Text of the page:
Nuclear research team develops methodology for tracing illegal nuclear material to source

February 4, 2016

Researchers at the Nuclear Security and Science Policy Institute (NSSPI) in conjunction with the Department of Nuclear Engineering at Texas A&M University, and Professor Charles M. Folden III at the Cyclotron Institute, have developed a new method in nuclear forensics research to determine the reactor origins of weapons-grade plutonium. This methodology gives investigators and other government entities the ability to track the production source of black market nuclear materials, specifically plutonium.

"The goal is forensics," said Professor Sunil Chirayath, the project's principal investigator and interim director of NSSPI. "If somebody is smuggling to the United States and if it is confiscated, we need to attribute who did this and we have to put together several pieces of this puzzle. One of the pieces of the puzzle we specifically deal with is determining which type of nuclear reactor produced the confiscated plutonium."

In the neutron spectrum of nuclear reactors, Chirayath explains that there are two extremes: thermal reactors and fast reactors, with some variants between. Based on a number of variables, different reactor types leave different signatures in the plutonium that is created from spent nuclear fuel. Once investigators are able to determine what kind of reactor the material came from, it becomes a game of elimination between the different countries where these reactor types operate. Using this information, government agencies will look at possible countries in which the material could have been produced and attempt to track how the plutonium may have been transported and illegally acquired.

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According to Chirayath, the method for tracing the source of the nuclear material shares some similarity with modern criminal forensics. In the same way criminals might leave fingerprints or DNA evidence at a crime scene, the process for creating the weapons grade plutonium leaves its own type of characteristics on the nuclear material.

"Some specific elements, when you separate plutonium, go with that plutonium as trace contaminants," Chirayath said. "When you touch something you don't leave just your fingerprint behind, you leave some characteristics behind with that print that leaves an indelible mark. We want to know if there is any trace contamination in that plutonium where these specific elements are, and we can then tell through that element where this material was created."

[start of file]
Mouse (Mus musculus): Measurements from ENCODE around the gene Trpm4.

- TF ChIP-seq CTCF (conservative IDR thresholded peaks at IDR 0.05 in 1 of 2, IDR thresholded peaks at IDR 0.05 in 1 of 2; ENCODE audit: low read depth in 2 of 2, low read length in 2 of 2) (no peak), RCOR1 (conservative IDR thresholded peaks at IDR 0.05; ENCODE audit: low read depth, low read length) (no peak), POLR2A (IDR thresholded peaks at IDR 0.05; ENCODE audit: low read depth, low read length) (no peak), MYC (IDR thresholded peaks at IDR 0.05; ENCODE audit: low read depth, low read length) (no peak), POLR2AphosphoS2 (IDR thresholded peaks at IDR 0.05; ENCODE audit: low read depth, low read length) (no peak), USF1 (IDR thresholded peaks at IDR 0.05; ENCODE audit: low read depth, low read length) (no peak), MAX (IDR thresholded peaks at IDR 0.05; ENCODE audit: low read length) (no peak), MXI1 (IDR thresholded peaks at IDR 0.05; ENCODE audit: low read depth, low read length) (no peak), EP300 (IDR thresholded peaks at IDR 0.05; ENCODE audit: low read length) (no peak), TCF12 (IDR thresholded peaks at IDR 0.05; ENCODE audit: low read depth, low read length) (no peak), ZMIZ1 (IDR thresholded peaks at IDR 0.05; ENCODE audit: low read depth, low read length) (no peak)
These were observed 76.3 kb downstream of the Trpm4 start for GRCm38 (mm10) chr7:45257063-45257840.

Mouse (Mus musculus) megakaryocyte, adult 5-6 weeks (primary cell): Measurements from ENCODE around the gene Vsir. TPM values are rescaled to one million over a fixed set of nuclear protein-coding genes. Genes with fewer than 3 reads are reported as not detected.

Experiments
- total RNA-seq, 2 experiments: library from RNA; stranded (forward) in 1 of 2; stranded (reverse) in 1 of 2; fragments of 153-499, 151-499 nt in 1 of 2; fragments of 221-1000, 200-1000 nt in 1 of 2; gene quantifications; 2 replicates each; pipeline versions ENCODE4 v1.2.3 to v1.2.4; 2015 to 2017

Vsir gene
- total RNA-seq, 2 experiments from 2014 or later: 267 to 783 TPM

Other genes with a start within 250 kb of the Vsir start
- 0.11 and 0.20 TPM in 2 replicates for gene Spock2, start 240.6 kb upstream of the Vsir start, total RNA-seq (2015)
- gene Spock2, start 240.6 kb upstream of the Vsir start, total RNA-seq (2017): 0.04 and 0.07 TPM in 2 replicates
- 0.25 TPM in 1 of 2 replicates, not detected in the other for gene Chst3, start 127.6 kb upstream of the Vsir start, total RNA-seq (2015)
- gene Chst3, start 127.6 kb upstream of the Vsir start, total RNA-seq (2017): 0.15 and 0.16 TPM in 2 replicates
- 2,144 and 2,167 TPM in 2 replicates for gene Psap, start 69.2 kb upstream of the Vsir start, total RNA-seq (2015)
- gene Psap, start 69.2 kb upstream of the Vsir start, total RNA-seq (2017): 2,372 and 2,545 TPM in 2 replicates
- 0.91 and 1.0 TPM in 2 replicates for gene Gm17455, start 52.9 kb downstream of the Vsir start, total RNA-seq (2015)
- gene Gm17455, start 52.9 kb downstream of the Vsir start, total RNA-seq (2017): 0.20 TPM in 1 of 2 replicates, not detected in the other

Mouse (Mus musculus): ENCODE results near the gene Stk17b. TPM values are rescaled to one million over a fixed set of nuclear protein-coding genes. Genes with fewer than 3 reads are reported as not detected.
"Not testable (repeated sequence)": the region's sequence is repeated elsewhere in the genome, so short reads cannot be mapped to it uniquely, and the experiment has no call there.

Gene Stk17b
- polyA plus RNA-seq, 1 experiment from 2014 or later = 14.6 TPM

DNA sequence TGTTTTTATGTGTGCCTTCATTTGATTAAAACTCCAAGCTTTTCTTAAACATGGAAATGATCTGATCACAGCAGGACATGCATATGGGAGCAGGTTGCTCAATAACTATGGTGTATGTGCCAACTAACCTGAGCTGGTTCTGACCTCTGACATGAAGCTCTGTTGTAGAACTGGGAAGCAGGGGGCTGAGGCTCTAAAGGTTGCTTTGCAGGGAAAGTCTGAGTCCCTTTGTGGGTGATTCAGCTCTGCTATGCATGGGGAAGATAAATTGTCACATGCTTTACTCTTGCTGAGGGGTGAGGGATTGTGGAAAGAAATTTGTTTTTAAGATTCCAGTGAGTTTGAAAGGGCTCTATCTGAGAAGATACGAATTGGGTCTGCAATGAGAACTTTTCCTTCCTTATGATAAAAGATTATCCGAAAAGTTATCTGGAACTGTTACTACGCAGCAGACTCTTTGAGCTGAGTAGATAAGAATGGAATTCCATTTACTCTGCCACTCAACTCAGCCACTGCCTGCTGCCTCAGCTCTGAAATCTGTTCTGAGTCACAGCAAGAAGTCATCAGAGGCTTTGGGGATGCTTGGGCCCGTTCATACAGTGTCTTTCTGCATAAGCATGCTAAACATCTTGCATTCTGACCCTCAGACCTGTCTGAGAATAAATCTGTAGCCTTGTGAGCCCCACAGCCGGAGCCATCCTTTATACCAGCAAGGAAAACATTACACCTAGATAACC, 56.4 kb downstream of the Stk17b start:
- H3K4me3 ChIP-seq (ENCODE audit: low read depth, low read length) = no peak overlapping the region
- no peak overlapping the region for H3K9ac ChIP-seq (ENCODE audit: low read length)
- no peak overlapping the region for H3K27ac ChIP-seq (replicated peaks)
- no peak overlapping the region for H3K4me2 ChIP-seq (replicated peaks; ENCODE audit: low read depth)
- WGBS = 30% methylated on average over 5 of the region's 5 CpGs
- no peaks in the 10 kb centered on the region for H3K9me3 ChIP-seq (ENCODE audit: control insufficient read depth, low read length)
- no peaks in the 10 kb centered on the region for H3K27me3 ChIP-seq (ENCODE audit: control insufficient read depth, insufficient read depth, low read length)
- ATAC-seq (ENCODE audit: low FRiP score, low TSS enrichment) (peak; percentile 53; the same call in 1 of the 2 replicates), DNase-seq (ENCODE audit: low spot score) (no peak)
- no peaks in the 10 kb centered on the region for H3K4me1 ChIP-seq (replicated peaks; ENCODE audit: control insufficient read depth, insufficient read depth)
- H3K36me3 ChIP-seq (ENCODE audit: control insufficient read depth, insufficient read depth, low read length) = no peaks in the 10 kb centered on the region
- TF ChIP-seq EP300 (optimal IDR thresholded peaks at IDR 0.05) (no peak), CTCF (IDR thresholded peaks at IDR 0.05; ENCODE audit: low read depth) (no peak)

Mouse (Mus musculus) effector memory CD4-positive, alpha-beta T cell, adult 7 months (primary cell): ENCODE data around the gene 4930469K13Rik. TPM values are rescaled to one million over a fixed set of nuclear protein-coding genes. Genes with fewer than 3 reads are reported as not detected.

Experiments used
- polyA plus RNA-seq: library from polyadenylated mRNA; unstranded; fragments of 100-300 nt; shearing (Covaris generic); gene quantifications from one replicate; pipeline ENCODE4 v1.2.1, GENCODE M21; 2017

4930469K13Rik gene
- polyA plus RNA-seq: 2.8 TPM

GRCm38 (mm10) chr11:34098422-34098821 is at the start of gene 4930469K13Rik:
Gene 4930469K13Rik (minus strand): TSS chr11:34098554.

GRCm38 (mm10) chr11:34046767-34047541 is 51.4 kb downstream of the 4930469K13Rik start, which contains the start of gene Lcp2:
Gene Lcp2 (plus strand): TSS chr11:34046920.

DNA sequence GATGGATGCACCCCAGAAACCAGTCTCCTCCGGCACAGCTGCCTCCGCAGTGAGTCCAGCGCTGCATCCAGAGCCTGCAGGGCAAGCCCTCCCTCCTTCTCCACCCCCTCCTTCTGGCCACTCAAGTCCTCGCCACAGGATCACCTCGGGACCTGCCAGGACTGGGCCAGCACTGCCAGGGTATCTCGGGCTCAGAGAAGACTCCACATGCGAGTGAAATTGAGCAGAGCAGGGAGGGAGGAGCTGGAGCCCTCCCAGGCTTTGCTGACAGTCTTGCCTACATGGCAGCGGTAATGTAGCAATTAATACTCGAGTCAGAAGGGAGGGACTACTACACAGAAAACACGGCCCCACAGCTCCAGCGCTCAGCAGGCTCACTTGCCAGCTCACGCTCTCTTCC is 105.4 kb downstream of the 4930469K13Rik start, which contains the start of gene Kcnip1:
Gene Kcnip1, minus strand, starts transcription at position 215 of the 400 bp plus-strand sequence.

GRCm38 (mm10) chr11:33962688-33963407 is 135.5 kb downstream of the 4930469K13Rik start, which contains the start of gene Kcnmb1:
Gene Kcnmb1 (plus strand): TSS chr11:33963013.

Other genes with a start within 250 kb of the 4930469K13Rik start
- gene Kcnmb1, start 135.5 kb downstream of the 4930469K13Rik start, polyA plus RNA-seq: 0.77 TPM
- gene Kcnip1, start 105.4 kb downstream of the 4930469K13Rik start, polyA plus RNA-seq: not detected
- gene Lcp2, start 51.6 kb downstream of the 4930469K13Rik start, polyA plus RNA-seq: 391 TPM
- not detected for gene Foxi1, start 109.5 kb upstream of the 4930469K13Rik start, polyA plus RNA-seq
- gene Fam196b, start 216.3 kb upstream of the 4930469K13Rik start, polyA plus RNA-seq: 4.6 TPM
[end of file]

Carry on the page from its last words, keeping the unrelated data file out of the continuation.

The researchers use a radiochemistry process known as plutonium uranium redox extraction (PUREX) to separate the plutonium from the trace elements created from spent nuclear fuel. This process, which has been replicated at Texas A&M, makes Texas A&M the only university within recent times that has the appropriate radiochemistry lab setup to refine irradiated fuel samples through this unique process. These trace contaminants that are attached to separated plutonium through the PUREX process are isotopes that are identifiable to investigators as indicative of specific reactor types.

"There are certain isotopes that we know as trace elements that point directly to specific reactor types," Chirayath said. "For example, Sm-150 is an isotope that is produced in a thermal reactor in a quantity 100 times greater than if this same isotope was produced in a fast reactor when normalized to plutonium production. Even if we were to somehow mess up by 10 to 20 percent in our measurements, it's still a factor of 100, which means that if we find this isotope in an abundance as a trace element, it leads to certain identification of a thermal reactor."

The project, which is currently in it's fourth year, has trained six graduate students from the Department of Nuclear Engineering, three who work on the experimental PUREX process and three who work on the computational aspect of the research to model the different reactor types. According to Folden, the project has had a broader impact in helping to increase the number of students who work in radiochemistry, which is beneficial because there are so few radio-chemists in the United States. In total the project is a six-year endeavor, and the team is hoping to get the project funded for two more years, with current funding ending in August of this year. The team hopes to look at different plutonium separation processes apart from the PUREX method and to further diversify the method to identify more reactor types across the spectrum.

"I knew that the ability to use radiochemistry in our forensic research is something that has been lacking in NSSPI," Chirayath said. "Our goal is to study this and develop a methodology using this PUREX process so that the methodology that we develop can be applied, like a technology, for forensics specialists and others to use. We set out to prove both computationally and measurement wise, that this methodology is effective. We hope it becomes the standard methodology and it can be used by anyone at the lab level."

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